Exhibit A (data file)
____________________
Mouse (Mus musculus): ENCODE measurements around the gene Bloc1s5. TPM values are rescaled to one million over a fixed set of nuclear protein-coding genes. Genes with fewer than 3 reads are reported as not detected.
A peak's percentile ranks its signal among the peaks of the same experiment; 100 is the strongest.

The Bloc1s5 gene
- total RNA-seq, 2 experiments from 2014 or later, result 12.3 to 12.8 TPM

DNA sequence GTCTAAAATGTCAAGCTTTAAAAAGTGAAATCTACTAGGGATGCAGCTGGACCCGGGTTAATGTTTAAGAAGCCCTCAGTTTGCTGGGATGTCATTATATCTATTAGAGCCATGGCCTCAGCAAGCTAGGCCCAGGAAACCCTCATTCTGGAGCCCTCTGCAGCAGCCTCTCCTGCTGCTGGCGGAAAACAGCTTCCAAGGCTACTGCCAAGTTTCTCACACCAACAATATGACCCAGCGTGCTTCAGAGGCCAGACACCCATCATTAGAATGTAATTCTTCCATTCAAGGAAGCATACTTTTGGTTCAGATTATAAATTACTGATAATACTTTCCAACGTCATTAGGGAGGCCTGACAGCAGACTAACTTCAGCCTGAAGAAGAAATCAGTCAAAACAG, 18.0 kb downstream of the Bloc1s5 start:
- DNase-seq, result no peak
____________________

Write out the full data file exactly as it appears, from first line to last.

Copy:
Mouse (Mus musculus): ENCODE measurements around the gene Bloc1s5. TPM values are rescaled to one million over a fixed set of nuclear protein-coding genes. Genes with fewer than 3 reads are reported as not detected.
A peak's percentile ranks its signal among the peaks of the same experiment; 100 is the strongest.

The Bloc1s5 gene
- total RNA-seq, 2 experiments from 2014 or later, result 12.3 to 12.8 TPM

DNA sequence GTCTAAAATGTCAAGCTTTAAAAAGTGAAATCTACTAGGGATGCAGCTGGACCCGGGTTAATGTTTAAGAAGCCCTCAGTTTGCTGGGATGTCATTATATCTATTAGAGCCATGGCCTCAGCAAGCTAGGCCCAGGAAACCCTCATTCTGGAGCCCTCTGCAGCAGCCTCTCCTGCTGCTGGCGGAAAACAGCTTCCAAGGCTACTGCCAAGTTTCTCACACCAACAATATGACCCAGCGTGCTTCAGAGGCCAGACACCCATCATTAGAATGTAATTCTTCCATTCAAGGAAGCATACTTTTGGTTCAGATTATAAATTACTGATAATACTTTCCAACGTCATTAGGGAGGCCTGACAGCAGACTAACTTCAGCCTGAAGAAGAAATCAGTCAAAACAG, 18.0 kb downstream of the Bloc1s5 start:
- DNase-seq, result no peak